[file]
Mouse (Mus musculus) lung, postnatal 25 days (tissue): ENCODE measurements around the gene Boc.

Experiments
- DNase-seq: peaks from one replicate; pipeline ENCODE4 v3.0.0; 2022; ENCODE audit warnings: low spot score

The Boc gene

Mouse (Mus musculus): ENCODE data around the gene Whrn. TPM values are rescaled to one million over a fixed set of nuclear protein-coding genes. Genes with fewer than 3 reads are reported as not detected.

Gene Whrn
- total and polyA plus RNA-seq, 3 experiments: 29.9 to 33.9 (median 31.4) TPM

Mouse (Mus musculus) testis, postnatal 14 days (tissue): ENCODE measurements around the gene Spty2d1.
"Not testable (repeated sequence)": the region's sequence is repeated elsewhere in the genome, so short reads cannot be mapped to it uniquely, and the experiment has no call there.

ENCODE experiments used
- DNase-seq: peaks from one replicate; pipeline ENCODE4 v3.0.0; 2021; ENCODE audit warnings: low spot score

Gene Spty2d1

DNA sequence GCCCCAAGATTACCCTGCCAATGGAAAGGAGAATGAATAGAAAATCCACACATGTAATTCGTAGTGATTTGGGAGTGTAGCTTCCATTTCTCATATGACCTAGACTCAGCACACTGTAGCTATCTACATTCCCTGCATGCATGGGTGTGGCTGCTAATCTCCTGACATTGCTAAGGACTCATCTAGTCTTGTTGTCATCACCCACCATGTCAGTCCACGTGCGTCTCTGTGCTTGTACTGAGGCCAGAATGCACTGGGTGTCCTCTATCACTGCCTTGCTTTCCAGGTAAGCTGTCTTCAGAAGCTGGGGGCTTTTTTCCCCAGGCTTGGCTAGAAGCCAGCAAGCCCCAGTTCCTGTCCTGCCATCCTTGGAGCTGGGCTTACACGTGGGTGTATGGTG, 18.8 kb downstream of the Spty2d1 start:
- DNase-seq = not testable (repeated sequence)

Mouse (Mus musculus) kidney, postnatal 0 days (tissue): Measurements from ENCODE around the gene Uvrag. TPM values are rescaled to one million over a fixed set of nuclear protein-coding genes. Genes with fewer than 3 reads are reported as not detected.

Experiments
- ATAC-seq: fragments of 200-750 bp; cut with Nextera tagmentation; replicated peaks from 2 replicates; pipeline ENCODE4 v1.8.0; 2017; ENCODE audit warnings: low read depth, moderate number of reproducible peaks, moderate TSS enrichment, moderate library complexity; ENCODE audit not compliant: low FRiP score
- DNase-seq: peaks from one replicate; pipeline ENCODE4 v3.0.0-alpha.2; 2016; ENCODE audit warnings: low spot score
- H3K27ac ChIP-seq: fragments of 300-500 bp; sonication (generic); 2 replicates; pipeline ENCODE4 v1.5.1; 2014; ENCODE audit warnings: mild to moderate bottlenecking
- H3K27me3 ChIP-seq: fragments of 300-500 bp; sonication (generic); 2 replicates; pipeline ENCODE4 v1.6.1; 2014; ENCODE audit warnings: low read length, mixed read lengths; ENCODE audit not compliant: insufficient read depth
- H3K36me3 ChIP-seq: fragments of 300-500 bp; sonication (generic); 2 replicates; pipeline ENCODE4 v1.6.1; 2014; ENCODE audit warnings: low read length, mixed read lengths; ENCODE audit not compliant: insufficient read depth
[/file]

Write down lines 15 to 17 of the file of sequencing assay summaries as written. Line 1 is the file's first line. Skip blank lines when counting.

Mouse (Mus musculus) kidney, postnatal 0 days (tissue): Measurements from ENCODE around the gene Uvrag. TPM values are rescaled to one million over a fixed set of nuclear protein-coding genes. Genes with fewer than 3 reads are reported as not detected.

Experiments
- ATAC-seq: fragments of 200-750 bp; cut with Nextera tagmentation; replicated peaks from 2 replicates; pipeline ENCODE4 v1.8.0; 2017; ENCODE audit warnings: low read depth, moderate number of reproducible peaks, moderate TSS enrichment, moderate library complexity; ENCODE audit not compliant: low FRiP score